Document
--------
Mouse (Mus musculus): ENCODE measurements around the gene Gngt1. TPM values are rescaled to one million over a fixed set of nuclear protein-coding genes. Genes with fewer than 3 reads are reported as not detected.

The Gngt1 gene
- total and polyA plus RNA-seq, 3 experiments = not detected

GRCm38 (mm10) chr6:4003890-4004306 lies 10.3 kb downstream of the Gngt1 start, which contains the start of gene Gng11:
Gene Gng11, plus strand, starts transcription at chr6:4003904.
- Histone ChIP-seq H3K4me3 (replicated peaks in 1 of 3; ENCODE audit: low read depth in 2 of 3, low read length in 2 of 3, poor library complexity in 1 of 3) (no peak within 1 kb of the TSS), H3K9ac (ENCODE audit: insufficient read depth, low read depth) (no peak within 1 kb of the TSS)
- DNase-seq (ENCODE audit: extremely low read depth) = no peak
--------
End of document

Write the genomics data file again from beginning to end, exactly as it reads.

Mouse (Mus musculus): ENCODE measurements around the gene Gngt1. TPM values are rescaled to one million over a fixed set of nuclear protein-coding genes. Genes with fewer than 3 reads are reported as not detected.

The Gngt1 gene
- total and polyA plus RNA-seq, 3 experiments = not detected

GRCm38 (mm10) chr6:4003890-4004306 lies 10.3 kb downstream of the Gngt1 start, which contains the start of gene Gng11:
Gene Gng11, plus strand, starts transcription at chr6:4003904.
- Histone ChIP-seq H3K4me3 (replicated peaks in 1 of 3; ENCODE audit: low read depth in 2 of 3, low read length in 2 of 3, poor library complexity in 1 of 3) (no peak within 1 kb of the TSS), H3K9ac (ENCODE audit: insufficient read depth, low read depth) (no peak within 1 kb of the TSS)
- DNase-seq (ENCODE audit: extremely low read depth) = no peak